Do you envy the person at the party who walks in, glowing with positive self-regard, and who soon finds himself surrounded by fascinated, admiring fellow guests?
Do you wish you were the person who takes a leadership role in the workplace and who is often given roles of greater responsibility by the bosses?
Do you want to become the person who is rarely beset by self-doubt, self-criticism, or insecurities about your abilities?
It's all possible. You simply need to gain confidence.
People aren't born with confidence; it's something that is learned. If you grew up receiving sufficient affirmation, validation, respect, encouragement and meaningful praise, you'll grow into a confident person.
If, on the other hand, you were overtly or subtly criticized; if you were undermined, neglected, or told that feeling proud of yourself would give you a swelled head, you'll most likely grow up with a lack of confidence.
You might even have a harsh "inner critic" that tells you that you're "not good enough," or that you "can't do it."
The way to overcome these unfortunate consequences of a less-than-ideal childhood is to take responsibility today for developing a solid sense of self.
There are two steps to building self-confidence: establishing belief in yourself and silencing the inner critic.
These two steps are simple, if not easy. First, you must begin to believe in yourself. You need to start recognizing that you ARE smart; you CAN do it; you HAVE great skills and abilities.
The only meaningful way to develop this belief in yourself is to do things, and see that you're able to succeed.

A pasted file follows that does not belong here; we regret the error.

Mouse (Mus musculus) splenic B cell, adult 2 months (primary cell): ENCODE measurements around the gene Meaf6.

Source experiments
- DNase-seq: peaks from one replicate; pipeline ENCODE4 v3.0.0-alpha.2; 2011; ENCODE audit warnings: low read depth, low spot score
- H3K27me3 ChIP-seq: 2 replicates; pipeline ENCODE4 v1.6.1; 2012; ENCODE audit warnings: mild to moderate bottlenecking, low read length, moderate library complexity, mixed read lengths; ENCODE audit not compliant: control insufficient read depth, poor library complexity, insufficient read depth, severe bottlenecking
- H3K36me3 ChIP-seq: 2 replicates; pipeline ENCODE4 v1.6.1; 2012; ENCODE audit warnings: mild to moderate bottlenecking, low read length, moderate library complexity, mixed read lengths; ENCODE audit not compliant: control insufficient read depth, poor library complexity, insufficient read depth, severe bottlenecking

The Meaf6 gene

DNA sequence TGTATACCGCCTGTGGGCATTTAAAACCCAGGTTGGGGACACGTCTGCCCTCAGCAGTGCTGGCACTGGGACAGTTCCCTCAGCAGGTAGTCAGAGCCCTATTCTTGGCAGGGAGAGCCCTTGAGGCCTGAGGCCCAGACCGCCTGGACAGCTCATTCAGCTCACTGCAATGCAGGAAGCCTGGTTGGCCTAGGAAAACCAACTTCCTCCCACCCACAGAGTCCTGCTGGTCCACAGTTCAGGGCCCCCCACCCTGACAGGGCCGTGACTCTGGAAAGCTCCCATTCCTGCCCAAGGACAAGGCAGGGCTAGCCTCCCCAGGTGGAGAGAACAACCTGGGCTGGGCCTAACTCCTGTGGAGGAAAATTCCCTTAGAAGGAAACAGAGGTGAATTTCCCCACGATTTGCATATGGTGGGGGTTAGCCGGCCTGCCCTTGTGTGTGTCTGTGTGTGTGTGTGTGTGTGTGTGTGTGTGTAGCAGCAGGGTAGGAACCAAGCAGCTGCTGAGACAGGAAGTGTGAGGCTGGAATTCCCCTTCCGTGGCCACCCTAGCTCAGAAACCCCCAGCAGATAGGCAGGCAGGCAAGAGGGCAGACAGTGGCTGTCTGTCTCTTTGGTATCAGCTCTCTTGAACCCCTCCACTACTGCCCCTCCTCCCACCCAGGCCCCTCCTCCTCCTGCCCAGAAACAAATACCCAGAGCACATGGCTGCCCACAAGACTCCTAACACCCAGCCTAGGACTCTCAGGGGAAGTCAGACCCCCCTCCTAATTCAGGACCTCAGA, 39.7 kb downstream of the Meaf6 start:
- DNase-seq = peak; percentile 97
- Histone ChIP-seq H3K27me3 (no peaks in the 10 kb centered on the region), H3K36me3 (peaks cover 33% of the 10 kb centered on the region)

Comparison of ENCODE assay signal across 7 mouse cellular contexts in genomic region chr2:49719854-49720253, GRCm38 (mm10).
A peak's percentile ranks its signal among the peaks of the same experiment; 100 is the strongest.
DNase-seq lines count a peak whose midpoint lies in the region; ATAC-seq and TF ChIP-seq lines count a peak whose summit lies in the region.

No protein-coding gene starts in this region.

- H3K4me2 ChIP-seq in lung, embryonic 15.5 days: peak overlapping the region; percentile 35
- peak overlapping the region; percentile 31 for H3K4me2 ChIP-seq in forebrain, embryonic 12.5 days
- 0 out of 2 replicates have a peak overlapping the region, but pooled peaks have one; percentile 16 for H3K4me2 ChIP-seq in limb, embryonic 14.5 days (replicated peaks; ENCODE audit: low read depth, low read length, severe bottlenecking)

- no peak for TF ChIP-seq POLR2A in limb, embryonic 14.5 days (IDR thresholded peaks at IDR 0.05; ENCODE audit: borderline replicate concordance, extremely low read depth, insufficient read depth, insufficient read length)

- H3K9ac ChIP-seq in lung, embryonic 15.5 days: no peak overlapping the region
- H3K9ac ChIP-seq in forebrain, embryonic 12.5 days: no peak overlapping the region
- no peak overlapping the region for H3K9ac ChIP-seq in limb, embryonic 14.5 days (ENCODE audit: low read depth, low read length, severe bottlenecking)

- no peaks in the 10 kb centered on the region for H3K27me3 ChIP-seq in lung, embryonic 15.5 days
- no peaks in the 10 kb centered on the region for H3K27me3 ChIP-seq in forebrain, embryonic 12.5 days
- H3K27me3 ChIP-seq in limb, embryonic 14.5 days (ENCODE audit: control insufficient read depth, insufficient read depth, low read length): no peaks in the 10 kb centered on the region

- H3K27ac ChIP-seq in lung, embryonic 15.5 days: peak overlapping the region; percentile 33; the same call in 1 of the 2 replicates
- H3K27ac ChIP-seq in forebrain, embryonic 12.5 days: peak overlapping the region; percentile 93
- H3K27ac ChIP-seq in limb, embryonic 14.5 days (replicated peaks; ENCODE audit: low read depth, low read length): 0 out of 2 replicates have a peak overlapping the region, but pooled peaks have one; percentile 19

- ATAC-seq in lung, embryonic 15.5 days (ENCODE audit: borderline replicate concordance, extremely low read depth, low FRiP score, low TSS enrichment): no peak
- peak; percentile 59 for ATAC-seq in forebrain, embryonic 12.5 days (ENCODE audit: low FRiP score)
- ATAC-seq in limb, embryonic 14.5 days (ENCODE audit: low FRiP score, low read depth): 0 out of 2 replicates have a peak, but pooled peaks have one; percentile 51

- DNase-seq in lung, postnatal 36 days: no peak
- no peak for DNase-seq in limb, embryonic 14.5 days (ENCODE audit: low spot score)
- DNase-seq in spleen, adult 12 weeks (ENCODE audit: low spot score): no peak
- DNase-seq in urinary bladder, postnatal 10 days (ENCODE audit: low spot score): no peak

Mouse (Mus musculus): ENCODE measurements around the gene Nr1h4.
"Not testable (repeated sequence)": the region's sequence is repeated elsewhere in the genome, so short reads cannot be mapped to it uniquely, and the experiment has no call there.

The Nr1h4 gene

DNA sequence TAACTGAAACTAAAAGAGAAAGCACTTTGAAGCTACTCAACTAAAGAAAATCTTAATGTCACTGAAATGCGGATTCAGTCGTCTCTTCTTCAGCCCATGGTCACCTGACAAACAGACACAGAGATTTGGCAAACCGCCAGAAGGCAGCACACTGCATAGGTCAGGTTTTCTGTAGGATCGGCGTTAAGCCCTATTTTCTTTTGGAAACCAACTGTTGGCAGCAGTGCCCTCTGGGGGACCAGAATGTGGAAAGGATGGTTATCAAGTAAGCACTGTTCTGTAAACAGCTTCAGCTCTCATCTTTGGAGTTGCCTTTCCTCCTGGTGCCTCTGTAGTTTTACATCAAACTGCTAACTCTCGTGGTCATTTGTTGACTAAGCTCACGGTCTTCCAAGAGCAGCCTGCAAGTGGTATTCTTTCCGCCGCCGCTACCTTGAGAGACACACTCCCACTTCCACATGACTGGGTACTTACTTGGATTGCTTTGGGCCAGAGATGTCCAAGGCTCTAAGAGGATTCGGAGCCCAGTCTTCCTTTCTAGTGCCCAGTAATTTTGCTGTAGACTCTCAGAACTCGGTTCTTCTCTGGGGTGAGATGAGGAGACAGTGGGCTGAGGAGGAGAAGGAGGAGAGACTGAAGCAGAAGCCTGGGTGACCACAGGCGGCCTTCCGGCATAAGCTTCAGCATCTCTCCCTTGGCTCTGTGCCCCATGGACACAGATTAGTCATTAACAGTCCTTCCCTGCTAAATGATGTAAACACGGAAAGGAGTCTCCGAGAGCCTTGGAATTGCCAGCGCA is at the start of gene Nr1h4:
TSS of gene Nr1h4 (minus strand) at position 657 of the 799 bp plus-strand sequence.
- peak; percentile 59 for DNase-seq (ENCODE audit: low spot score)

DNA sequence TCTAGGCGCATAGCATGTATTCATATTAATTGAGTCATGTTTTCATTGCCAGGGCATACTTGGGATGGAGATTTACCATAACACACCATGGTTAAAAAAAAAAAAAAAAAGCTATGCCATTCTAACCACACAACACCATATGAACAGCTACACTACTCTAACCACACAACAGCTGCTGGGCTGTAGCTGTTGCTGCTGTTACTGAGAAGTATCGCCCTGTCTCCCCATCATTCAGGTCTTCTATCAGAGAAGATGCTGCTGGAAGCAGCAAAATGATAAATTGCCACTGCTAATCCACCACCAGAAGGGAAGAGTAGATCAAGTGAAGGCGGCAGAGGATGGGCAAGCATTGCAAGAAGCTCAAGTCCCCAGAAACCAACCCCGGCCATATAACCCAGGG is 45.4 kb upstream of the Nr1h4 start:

Of course, it doesn't work if you set yourself up to fail by taking on challenges that are too much for you at the outset. If you bite off more than you can chew, it will only serve to reinforce your false belief that you're inadequate and/or incompetent.
So, take on reasonable challenges to begin with. See that you're able to meet these challenges. Then, take on slightly more difficult challenges, and meet these as well. Your confidence will grow, and you'll create a positive spiral of doing more, feeling better and better, and being able to do even more.
If you fail at something, don't listen to the voice in your head that says "See, I told you that you're no good. You can't do it!" Instead, view the failure as a learning experience. Examine what went wrong and use what you've learned to do better, next time.
Not beating yourself up over your mistakes, and learning from them about how to do better will enable you to develop self-confidence, as well as improved skills. The goal isn't to achieve perfection; it's to recognize your genuine abilities and gifts, as well as those areas of weakness that you can still work on.
The second step is to stop allowing the inner critic to convince you that you're incompetent.
You need to identify all the negative self-talk running through your brain and begin to reject it and contradict it. This works best once you've started taking action, because then, when the inner critic tells you that you can't do it, you can counter with, "Oh yeah? I just did!"
When you hear that voice in your head saying, "Don't bother trying, you're just going to fail," you can see that it's not the truth but merely the internalization of all the negativity you experienced as a child.
You can become immune to this toxic self-talk by refusing to be taken in by it and by continuing to disprove it through your actions. The more you try things and succeed, the more obvious it is that the voice is lying to you.
So, you might not have been lucky enough to be raised to feel confident in your abilities, but it's not too late to begin developing confidence, today.
Follow the two simple steps above, and you'll be on your way to becoming the kind of person that everyone admires, values, wants to be friends with and wants to work with.
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